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Date: -- (:)
From: Michael Vanier <mvanier@c...>
Subject: Re: [Caml-list] Re: productivity improvement

Dave,

I agree with your comments.  I think it's very important that we (ocaml
fans) avoid becoming dogmatic.  I think most of us would agree that we
would rather code in ocaml than in just about any other language.  That
said, the choice of problem is going to make a world of difference in
whether ocaml is really the language of choice.  Some problems are just
going to be more easily solved (or produce better results) in other
languages, and we just have to accept this.  No one tool is perfect for all
tasks.  For instance, trying to use ocaml in domains where C or Fortran
rule (heavy numerical computing on simple data structures) is interesting
but probably doomed to produce inferior results in many cases (unless you
use ocaml as a fancy compiler or partial evaluator that spits out C code,
that is ;-)).  As the ocaml developers have pointed out, when the data
structures become very intricate, then ocaml starts to win in a big way.

As for popularity, I feel that the grassroots approach is best.  Pass the
word about ocaml on to the ten best hackers you know, try to get them
hooked on the language, use it to tackle problems that would be absurdly
hard in other languages (not ones that can be done well in any language),
and publicize your results.  This will work, although it won't work
overnight.  I've already noticed that more and more courses in CS
departments are using ocaml because of its flexibility; this by itself is
going to introduce ocaml to a large number of new students, many of whom
will spread the word to others.

Mike

> Date: Sun, 20 Oct 2002 13:46:47 +0100
> From: Dave Berry <daveb@tardis.ed.ac.uk>
> 
> Eray, I think you misunderstand where I'm coming from.  I would love to see
> more people using ML instead of C++.  I was part of a team that produced
> one of the commercial SML compilers. All three commercial SML compilers
> have failed, partly because it's very difficult to persuade people to
> switch.  People aren't stupid, and they won't switch to a new language
> without some compelling evidence that it gives an advantage.  I believe
> that a 2:1 or 3:1 gain in a meaningful measure -- the best measure being
> overall cost -- would be sufficient to persuade a reasonable number of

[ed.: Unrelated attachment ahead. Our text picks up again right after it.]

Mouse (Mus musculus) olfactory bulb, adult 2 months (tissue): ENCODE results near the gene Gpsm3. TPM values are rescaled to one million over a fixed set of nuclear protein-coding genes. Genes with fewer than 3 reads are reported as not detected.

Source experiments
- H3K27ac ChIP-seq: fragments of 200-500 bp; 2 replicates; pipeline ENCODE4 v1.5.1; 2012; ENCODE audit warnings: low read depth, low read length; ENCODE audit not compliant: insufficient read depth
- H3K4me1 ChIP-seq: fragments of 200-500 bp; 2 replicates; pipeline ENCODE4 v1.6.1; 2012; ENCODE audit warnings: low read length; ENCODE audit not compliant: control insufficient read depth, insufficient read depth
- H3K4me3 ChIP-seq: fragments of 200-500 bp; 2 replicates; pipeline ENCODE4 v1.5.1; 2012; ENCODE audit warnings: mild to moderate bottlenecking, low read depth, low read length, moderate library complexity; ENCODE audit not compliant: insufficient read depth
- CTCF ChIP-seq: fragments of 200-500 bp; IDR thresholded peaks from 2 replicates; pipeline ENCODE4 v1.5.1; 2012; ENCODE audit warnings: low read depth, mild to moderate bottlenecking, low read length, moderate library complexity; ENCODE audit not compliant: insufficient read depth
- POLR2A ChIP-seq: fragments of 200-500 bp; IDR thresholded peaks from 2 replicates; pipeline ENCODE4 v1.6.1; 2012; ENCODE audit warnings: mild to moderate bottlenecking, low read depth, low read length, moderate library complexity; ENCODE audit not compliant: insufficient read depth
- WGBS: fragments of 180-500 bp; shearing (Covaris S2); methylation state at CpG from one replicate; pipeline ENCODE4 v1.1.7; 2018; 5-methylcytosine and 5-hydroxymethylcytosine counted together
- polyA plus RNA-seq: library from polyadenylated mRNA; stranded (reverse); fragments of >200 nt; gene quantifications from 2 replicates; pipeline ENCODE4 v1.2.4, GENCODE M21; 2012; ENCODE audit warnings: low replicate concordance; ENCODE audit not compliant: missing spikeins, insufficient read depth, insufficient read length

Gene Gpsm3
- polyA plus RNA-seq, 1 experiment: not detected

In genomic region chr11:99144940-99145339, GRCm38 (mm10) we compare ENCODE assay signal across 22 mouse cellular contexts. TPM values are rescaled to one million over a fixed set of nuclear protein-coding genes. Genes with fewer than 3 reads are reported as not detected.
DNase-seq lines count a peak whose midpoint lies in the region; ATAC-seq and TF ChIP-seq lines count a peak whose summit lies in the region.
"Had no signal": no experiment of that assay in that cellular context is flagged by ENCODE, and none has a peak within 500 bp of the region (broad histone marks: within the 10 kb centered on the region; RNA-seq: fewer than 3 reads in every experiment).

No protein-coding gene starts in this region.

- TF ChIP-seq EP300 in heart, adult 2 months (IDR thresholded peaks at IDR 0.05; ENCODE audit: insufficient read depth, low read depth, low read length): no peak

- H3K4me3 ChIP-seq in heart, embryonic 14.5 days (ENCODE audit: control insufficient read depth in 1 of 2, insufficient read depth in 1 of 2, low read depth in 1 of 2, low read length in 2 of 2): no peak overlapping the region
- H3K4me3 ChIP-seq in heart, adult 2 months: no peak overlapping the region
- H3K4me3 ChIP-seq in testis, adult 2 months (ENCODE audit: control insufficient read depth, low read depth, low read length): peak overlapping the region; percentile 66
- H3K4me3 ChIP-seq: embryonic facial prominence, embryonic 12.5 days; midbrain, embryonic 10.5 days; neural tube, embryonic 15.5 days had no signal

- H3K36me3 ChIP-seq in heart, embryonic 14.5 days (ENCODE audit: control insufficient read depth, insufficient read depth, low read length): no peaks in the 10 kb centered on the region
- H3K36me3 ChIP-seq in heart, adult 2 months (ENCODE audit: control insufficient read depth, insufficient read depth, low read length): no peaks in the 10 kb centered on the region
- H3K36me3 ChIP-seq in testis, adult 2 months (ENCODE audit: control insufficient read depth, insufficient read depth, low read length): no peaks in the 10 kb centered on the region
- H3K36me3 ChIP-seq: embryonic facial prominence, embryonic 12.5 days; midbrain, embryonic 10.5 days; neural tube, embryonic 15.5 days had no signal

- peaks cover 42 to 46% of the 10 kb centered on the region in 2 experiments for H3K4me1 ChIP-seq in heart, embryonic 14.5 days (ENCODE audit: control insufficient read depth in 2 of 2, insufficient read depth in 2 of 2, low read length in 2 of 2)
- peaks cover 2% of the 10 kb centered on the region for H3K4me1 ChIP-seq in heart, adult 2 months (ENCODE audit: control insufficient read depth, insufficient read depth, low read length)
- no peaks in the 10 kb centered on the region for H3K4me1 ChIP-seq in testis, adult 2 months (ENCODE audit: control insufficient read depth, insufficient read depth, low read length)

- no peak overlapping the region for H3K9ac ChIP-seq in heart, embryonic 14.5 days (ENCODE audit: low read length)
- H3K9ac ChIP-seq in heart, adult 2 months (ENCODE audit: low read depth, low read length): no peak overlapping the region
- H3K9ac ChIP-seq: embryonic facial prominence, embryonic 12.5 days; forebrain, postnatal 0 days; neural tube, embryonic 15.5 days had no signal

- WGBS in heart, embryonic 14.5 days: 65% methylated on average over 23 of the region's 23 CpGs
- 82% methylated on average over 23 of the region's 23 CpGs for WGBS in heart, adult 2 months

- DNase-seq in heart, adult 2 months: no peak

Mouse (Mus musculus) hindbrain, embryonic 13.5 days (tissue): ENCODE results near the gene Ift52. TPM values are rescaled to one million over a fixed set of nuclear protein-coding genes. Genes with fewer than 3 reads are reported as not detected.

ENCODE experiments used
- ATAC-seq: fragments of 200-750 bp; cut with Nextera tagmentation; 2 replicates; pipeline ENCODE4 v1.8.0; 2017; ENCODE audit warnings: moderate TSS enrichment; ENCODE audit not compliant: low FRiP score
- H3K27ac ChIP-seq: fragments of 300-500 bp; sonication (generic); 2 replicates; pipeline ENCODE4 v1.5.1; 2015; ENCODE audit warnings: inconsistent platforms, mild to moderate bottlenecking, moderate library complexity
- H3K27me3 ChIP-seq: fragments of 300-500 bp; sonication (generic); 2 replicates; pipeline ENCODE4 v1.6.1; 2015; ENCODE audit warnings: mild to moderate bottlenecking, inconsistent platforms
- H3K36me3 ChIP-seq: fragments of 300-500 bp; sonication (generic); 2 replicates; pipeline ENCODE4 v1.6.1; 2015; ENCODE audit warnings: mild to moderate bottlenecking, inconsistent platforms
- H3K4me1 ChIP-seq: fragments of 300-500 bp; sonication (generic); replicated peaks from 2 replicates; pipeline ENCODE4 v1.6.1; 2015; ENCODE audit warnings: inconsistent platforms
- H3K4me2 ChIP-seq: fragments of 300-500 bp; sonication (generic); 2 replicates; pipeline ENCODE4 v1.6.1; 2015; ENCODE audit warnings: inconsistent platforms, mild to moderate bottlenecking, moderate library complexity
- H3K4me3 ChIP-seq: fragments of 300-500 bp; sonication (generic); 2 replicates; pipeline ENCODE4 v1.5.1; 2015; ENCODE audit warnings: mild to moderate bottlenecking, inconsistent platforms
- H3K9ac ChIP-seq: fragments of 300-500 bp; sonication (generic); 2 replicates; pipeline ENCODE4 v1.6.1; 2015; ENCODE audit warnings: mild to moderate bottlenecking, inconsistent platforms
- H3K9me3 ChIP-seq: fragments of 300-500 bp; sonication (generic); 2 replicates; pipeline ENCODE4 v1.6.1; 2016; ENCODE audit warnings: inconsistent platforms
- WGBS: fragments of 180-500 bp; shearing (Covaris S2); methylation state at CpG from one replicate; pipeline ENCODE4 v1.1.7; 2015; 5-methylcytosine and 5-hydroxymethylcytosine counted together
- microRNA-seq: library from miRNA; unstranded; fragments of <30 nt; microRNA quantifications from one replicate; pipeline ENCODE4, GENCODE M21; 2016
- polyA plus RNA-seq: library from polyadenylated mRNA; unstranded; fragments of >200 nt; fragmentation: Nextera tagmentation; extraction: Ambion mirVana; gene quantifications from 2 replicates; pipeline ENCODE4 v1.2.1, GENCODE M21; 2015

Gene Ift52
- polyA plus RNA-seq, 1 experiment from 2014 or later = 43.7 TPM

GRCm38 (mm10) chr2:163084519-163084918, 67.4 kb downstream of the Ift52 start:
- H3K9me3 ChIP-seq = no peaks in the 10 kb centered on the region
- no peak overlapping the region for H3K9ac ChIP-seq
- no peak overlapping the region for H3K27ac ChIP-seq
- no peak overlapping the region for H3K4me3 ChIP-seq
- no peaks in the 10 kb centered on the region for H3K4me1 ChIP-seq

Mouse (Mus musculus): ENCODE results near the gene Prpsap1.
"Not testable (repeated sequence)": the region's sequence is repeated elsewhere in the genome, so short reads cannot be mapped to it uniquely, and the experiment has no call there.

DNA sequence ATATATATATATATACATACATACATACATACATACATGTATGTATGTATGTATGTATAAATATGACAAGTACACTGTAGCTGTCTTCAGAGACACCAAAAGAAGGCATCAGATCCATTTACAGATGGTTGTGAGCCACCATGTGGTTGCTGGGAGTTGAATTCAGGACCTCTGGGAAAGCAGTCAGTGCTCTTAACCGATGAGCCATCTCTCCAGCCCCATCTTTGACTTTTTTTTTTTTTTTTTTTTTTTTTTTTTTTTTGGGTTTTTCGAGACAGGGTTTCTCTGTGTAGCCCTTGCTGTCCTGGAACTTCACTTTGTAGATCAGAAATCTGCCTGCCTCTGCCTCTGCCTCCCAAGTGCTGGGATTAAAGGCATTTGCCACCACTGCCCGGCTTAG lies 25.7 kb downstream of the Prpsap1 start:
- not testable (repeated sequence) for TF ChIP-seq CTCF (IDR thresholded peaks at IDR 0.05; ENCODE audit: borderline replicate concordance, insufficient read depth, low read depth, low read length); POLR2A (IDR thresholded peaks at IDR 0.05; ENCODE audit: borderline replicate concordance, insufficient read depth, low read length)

> people to switch.  But, we need concrete evidence.  This is hard to obtain,
> because few people have the time to write a project twice, using different
> languages.  What's more, when studies of this sort have been done,
> comparing more conventional languages, the results have shown that the
> choice of language makes little difference to the overall cost of the
> project.  So there's a widespread suspicion of claims that language X or Y
> increases productivity by significant amounts.
> 
> In this context, figures plucked from the air are, at best, not helpful; I
> think they're actually counter-productive.  To an extent, the bigger the
> claims, the more counter-productive they are, because they're easier to
> challenge.  I would rather have one verifiable claim of a 3:1 productivity
> improvement -- which is a pretty big win -- than a hundred unverifiable
> claims of 10:1, 20:1 or even 40:1 gains.  (Given earlier postings on this
> thread, it's worth reiterating that the type of program is also vital --
> e.g. figures for a one-week project may not scale to a ten-year project).
> 
> This thread gave one very useful example: the rewrite of Ensemble.  IIRC,
> this gave a 7:1 gain in LoC over the original C version.  Even if one
> allows for the benefit of writing the program a second time, and for the
> fact that LoC doesn't necessarily correlate directly to development time,
> this is still an impressive figure.
> 
> Way back when this thread started, I quoted another example: Andrew Appel's
> Tiger compiler.  This has three versions, one in C, one in Java, and one in
> SML.  The SML is shorter, but not to such a great extent.  (I need to
> recheck the actual figures).
> 
> Dave.
> 
> 
> 
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